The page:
Composition and Phenology of the Dry Forest on Mauna Kea, Hawaii, as Related to the Annual Cycle of the Amakihi (Loxops virens) and Palila (Psittirostra bailleui)

van Riper, Charles III
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Island Ecosystems IRP, U.S. International Biological Program
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An intensive 19 month phonological was carried out on the southwestern slope of Mauna Kea, Hawaii, from March 1973 through October 1974. This study was part of a larger six year project on the breeding ecology of two native birds in the region, and is only a preliminary report. Study areas were established at approximately 6,500, 7,000, and 7,500 feet elevation; five 100 x 100 feet (30.5 m x 30.5 m) phenology plots were measured within each study area and all the trees were tagged and measured. Percentage of canopy cover, flowering, and fruit production were measured monthly; index values were established for each phenophase so that they could be expressed graphically as well as analyzed statistically. The forest on this slope of Mauna Kea is composed almost entirely of mamane (Sophora chrysophylla) and naio (Myoporum sandwicense). Each of the three elevations studied has a significantly different composition of tree species; the birds present at each elevation appear to reflect the composition of the forest. The Palila (Psittirostra bailleui) and Akiapolaau (Hemignathus wilsoni) seem to be confined to the higher elevations where mamane is dominant (7,400 to 8,400 feet). Tree height and circumference at breast height (CBH) increase with elevation, although not significantly. Tree density in phenology plots decreases with higher elevation. Decreased density and the location of seedlings only in open areas suggest that water may be a limiting factor. Reproduction of mamane is severely curtailed in areas of high sheep-grazing pressure, but shows good regeneration in enclosed areas. Phenological data from Mauna Kea are similar to those from Mauna Loa. There appears to be seasonality in flowering, fruiting, and leaf fall in both mamane and naio, but seasonality is more difficult to interpret in the latter. Phenophases start gradually and are protracted; flushing and flowering show an inverse relationship. Precipitation peaks coincide with flowering peaks and may trigger this phenophase. Heavy rain may cause a decrease in flowering and an almost total loss of the pod crop in mamane. Behavioral patterns of both the Amakihi (Loxops v. virens) and Palila seem to be influenced by phenological patterns on Mauna Kea. The extended bloom period of mamane correlates with the protracted nesting season of the Amakihi. Canopy cover is at its maximum density when nesting starts, and remains fairly dense throughout the breeding cycle of the Amakihi. Surplus Amakihi leave an area when mamane bloom ceases, leaving only a few permanent residents; naio blossom visitation increases at this time. Palila nest throughout the period of peak pod production. When mamane pods are present the Palila was found to utilize mamane flowers young leaves, and naio berries. Phenological aspects of mamane appear to be much more important to the birds on Mauna Kea than those of naio. It would appear that naio serves only as a supplemental food source; naio berries are taken by Palila, House Finch (Carpodacus mexicanus frontalis), and Turkey (Meleagris gallopavo) in dry periods.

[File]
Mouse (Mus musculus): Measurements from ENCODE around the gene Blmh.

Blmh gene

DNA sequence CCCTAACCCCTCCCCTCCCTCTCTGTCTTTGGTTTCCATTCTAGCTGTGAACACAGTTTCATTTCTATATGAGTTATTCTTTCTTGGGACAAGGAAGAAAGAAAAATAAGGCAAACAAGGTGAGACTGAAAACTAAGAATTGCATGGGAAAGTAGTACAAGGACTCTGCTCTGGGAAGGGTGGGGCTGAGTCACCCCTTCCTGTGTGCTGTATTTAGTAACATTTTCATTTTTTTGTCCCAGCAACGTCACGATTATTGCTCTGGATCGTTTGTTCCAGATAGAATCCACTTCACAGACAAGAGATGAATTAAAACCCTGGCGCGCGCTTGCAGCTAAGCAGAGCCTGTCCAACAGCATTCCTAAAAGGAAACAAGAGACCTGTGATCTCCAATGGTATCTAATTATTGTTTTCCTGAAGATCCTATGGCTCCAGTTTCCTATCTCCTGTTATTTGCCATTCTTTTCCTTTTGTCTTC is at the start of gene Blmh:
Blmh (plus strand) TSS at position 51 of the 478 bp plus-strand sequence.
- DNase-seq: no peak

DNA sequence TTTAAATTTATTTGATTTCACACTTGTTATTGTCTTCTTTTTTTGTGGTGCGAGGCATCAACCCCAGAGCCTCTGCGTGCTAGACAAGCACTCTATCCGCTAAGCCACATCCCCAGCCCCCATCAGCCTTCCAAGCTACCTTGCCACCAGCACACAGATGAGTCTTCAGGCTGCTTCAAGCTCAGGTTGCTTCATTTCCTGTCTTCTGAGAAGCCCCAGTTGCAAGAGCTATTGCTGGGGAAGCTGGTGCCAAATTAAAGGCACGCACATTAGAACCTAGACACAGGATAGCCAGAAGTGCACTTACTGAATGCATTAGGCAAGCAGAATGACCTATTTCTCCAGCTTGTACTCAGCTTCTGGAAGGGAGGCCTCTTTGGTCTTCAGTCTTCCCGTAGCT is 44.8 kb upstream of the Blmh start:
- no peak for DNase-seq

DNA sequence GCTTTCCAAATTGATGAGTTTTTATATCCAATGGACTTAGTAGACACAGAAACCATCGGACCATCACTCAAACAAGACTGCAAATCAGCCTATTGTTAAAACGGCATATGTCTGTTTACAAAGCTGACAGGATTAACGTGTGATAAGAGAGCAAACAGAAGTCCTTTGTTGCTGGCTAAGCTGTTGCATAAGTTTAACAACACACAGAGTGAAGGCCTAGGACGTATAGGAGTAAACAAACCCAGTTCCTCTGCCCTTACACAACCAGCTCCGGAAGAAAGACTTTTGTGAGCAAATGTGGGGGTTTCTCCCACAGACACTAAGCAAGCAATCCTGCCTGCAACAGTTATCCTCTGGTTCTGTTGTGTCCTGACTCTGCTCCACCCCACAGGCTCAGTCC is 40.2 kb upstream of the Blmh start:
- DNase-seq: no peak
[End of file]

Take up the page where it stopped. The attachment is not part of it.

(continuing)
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Amakihi, Palila, Loxioides bailleui, Hemignathus virens
van Riper C. 1975. Composition and phenology of the dry forest on Mauna Kea, Hawaii, as related to the annual cycle of the Amakihi (Loxops virens) and Palila (Psittirostra bailleui). Honolulu (HI): Island Ecosystems IRP, U.S. International Biological Program. International Biological Program Technical Report, 51. 37 pages.
37 pages
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